High-dose thiamine therapy (7 and 70 mg/kg) has recently been shown to prevent incipient diabetic nephropathy [6], where benfotiamine was equally effective, and 70 mg/kg thiamine also prevented diabetic dyslipidaemia. Thiamine and benfotiamine also suppressed the development of diabetic neuropathy and benfotiamine suppressed the development of retinopathy (where thiamine was not evaluated) in experimental diabetes in vivo [16, 17]. It is not known if high-dose therapy of thiamine or benfotiamine will be effective against microvascular complications, dyslipidaemia and cardiovascular disease in clinical diabetes. Clinical studies to date suggest that a significant proportion of diabetic patients are thiamine deficient [49, 50]. Given the continuing toll of CHD in the diabetic population, and the emerging multiple benefits of thiamine repletion in diabetes, we suggest that even mild thiamine deficiency in diabetes should be avoided and thiamine supplementation to high dose should be considered as a part of nutritional therapy to counter diabetic dyslipidaemia and vascular complications.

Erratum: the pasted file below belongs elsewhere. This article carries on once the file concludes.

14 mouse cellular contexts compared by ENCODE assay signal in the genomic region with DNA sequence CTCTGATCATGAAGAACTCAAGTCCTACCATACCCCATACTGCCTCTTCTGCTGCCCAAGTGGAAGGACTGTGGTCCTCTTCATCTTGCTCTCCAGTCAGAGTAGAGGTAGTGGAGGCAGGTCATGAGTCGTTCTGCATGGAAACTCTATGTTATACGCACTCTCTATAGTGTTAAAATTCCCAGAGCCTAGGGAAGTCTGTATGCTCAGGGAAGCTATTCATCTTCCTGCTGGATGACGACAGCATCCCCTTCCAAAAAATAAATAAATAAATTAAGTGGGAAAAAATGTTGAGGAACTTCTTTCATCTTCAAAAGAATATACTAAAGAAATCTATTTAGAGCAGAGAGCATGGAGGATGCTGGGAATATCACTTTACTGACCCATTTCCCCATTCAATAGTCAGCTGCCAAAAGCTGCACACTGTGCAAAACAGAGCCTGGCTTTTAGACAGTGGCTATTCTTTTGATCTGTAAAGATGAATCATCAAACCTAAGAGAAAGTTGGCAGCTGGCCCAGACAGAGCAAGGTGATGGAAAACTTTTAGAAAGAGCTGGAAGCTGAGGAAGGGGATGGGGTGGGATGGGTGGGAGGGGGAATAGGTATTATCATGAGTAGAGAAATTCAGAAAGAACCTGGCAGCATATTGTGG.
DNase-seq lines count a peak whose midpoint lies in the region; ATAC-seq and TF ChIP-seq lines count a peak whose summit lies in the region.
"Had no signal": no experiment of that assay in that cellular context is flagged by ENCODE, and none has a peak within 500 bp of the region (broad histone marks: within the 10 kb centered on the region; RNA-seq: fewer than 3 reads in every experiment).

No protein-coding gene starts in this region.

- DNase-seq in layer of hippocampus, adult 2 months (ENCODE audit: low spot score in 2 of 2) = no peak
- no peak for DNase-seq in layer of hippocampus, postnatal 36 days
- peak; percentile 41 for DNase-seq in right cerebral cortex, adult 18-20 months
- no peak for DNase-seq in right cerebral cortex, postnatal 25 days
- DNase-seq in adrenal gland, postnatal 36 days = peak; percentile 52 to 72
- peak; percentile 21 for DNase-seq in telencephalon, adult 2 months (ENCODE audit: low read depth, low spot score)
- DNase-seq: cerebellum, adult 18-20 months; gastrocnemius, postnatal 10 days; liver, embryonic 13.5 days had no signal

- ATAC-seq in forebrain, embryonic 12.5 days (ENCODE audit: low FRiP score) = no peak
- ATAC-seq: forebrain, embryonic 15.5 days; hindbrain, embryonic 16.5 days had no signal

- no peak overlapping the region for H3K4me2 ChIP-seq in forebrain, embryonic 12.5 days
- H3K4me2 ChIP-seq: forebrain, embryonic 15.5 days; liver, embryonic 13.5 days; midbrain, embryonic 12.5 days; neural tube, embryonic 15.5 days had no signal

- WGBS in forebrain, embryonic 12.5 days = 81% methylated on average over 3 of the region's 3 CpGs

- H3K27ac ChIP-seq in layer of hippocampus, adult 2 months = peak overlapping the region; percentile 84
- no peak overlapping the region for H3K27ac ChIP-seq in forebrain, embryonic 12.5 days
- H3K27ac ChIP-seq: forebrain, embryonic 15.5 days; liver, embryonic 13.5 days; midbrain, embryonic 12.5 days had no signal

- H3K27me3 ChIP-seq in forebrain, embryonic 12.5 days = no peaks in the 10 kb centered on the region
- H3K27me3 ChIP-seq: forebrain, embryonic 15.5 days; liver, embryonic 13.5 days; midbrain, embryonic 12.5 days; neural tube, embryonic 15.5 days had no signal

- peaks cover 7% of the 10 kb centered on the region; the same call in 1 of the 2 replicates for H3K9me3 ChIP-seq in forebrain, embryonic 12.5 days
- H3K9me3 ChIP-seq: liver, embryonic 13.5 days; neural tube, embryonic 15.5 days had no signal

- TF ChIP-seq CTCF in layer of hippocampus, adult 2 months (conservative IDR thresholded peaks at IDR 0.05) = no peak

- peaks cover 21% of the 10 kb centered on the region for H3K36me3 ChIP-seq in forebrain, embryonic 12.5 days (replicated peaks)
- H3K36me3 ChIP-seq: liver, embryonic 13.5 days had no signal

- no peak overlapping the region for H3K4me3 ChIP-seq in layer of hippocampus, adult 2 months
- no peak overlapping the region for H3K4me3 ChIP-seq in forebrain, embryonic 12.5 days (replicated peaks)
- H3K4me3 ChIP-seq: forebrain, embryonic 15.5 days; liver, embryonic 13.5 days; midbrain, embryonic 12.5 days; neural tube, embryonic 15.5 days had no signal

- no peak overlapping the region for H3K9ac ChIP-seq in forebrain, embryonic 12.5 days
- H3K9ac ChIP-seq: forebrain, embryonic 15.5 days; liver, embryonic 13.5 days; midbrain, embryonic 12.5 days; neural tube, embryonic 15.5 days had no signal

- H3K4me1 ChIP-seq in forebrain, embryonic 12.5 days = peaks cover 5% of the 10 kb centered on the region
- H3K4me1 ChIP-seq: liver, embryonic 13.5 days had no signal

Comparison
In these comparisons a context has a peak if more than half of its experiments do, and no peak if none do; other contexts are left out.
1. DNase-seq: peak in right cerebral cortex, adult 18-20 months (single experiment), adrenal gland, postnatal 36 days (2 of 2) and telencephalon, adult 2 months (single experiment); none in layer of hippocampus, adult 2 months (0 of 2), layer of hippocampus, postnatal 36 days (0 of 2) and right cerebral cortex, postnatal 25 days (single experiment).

Acknowledgements

We thank the Juvenile Diabetes Research Fund (USA) and the Wellcome Trust (UK) for supporting this research.

Copyright information

© Springer-Verlag 2004

Authors and Affiliations

  • R. Babaei-Jadidi
    • 1
  • N. Karachalias
    • 1
  • C. Kupich
    • 1
  • N. Ahmed
    • 1
  • P. J. Thornalley
    • 1
  1. 1.Department of Biological SciencesUniversity of EssexColchesterUK